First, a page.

Stacking Functions Garden

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Human hormones + chemicals = bad

Part of me is saying “duh.”  But part of me is glad that we have mounting scientific evidence that I can cite when people accuse me of being paranoid.

According to an article in today’s Strib, chemicals in literally every single product most of us eat or put on or near our body are endocrine disruptors — they mess with our hormones.   Quote:

“Endocrine disruptors have been blamed for playing a role in attention deficit hyperactivity disorder (ADHD), autism, cancer, diabetes, earlier puberty, immune problems, obesity and infertility.”

Once again, the FDA and the EPA in the last 30 years have served only to protect industry, not consumers.  So once again it’s on our backs to figure out what’s safe and what’s not.  This has the potential to turn on my “anti-tax” gene: why am I funding agencies that are protecting corporations at the expense of my health?  It’s completely ridiculous.  Now that Obama’s in office I have more hope than I had before, but we’re talking about 30 years.  That includes a couple of Democrats who did nothing to change or stop it.

Japan banned BPA 10 years ago.  TEN years.  America still hasn’t banned it outright, although several states have now stepped up (including Minnesota).

Here’s a link to the article.

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A no-brainer

My hometown newspaper (and my employer, I work in their advertising dept.), the Star Tribune, had an article this morning about misleading nutritional claims on processed foods. If you weren’t born yesterday, there will be no shockers here. Really, do people not know this stuff? Am I overestimating the intelligence of the general public?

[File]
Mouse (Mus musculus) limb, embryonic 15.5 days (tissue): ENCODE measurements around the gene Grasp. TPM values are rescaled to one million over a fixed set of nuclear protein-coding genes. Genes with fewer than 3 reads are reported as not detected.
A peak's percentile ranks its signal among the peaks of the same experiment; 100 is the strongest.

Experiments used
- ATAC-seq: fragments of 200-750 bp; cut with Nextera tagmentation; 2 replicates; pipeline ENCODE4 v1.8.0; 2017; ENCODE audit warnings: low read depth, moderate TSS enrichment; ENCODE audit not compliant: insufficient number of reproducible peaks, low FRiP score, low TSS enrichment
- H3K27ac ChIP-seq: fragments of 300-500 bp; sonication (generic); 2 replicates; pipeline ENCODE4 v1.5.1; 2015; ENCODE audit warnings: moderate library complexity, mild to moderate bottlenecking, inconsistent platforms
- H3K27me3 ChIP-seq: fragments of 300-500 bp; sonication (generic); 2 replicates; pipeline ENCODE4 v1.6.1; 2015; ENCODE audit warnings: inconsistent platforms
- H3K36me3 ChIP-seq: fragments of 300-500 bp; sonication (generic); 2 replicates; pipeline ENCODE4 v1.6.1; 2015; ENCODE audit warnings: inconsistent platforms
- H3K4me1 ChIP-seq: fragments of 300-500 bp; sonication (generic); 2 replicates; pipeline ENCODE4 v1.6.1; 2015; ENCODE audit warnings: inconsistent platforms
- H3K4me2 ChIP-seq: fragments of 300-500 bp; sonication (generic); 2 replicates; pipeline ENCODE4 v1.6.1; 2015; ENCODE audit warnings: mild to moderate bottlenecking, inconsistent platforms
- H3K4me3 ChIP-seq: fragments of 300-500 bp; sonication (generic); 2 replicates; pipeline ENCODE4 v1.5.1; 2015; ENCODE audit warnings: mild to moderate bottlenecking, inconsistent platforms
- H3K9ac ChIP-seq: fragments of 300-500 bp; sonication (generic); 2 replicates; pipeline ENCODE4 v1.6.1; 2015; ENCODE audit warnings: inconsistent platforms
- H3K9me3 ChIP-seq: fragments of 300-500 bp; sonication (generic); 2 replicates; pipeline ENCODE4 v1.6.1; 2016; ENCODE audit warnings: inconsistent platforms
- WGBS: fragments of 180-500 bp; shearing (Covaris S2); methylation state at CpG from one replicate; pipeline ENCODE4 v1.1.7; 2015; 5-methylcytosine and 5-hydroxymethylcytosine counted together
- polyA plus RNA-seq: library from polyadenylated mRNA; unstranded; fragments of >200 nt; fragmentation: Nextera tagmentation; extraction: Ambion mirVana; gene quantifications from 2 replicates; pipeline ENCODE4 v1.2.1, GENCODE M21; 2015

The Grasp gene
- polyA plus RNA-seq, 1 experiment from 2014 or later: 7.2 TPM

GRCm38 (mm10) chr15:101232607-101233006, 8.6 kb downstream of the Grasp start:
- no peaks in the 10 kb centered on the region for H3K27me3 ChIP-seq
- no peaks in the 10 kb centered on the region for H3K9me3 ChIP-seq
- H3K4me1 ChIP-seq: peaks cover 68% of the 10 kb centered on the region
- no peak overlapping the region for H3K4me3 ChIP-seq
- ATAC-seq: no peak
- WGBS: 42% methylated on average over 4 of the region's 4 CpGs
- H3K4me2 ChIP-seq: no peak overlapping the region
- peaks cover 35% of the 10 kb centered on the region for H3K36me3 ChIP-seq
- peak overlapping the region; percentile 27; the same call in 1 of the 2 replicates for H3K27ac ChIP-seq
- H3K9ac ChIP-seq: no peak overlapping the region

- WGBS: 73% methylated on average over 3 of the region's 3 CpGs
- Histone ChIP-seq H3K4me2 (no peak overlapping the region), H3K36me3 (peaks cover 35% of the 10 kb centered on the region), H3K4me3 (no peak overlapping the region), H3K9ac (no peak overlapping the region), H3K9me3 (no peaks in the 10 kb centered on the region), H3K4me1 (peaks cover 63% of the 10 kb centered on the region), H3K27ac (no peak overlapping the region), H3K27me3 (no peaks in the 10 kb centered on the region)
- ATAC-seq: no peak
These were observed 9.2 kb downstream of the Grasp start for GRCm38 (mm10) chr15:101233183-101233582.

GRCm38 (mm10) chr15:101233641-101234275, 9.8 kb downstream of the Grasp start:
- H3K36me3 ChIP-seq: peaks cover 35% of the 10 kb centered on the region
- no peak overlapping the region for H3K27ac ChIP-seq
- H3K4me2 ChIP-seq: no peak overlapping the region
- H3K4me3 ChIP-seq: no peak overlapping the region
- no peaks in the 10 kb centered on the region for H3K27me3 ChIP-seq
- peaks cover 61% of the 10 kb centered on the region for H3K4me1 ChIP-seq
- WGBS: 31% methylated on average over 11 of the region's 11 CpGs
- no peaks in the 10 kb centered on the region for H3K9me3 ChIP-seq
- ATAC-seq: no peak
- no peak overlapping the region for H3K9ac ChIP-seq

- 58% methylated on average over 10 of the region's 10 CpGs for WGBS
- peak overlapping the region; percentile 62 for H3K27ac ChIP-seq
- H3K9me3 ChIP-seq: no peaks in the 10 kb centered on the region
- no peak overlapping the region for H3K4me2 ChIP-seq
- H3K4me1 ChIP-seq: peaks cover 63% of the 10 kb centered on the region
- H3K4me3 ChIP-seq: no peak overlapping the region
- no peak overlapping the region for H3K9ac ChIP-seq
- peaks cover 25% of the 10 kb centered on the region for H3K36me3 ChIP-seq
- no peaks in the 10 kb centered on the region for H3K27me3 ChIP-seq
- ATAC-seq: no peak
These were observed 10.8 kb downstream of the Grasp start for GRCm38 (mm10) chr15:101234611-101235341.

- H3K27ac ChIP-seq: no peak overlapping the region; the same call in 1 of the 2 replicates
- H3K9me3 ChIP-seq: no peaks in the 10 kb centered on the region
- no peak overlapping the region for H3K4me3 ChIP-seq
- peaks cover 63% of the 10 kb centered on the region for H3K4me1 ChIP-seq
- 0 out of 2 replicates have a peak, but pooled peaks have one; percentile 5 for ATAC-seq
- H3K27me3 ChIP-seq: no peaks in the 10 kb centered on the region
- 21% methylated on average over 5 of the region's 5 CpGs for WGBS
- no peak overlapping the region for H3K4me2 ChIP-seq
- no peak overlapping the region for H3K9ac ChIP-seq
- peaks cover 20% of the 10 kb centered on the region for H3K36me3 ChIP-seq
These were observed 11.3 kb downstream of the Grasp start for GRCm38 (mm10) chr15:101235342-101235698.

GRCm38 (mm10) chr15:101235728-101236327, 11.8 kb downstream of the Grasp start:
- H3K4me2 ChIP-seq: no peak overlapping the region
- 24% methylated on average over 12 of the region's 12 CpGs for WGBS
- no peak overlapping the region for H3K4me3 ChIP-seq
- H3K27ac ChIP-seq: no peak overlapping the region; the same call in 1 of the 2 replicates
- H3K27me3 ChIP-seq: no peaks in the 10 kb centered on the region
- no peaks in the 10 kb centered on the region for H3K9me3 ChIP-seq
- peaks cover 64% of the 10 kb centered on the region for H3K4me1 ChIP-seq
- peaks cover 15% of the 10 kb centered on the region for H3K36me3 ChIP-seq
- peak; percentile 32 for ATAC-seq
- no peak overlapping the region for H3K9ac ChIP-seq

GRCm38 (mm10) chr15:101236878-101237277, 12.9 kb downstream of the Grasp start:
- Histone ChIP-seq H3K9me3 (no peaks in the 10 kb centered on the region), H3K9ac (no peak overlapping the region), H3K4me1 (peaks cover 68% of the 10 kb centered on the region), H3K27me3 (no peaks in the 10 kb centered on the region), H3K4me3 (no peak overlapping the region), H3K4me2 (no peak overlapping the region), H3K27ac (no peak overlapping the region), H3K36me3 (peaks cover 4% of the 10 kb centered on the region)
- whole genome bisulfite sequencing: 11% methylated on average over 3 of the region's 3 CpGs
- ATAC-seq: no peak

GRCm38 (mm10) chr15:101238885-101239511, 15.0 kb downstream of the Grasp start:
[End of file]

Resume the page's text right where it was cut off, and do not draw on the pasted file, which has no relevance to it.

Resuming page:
Then again, it’s all relative. We all know an apple is better for us than a candy bar. But if I’m dying for something sweet, and I have to choose between licorice and a Snickers, isn’t the licorice the relatively-less-bad choice?

Your everyday choices are more important than what you might do occasionally, for example, on a road trip.  We always indulge in a little bit of junk food when we’re driving through places like North Dakota. I don’t think the occasional naughtiness is going to kill any of us.

The one part of the article that hit especially close to home was the part about Vitamin Water. The New Home Economics approach to bottled water is very simple: carry a bottle with you and refill it at a tap. A filtered tap if you can find it. This method hits three sweet spots: my wallet, my health, and the environment.

Anyway, here is the article if you wish to learn about how cocoa puffs are not actually a health food.  It is a good reminder of how misleading labels can be.

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Another post about the Splendid Table?!

Good grief, this is two posts in a row now where I reference something I heard on the Splendid Table. I was just listening to some old podcasts that I hadn’t gotten to yet when I came across her 1/17/09 show about NPR’s Locavore Nation project. This episode features an interview with Barbara Kingsolver, author of Animal, Vegetable, Miracle, a book that definitely helped inspire me on my urban farming craze.

But then she also interviewed documentary filmmaker Aaron Woolf about his vision of an “ideal” US food system. It was a shame to me that the interview was so short because I really liked what he had to say… I just put his movie into my Netflix queue and will review it here as soon as I see it.

Anyway, listen for yourself to this excellent podcast here.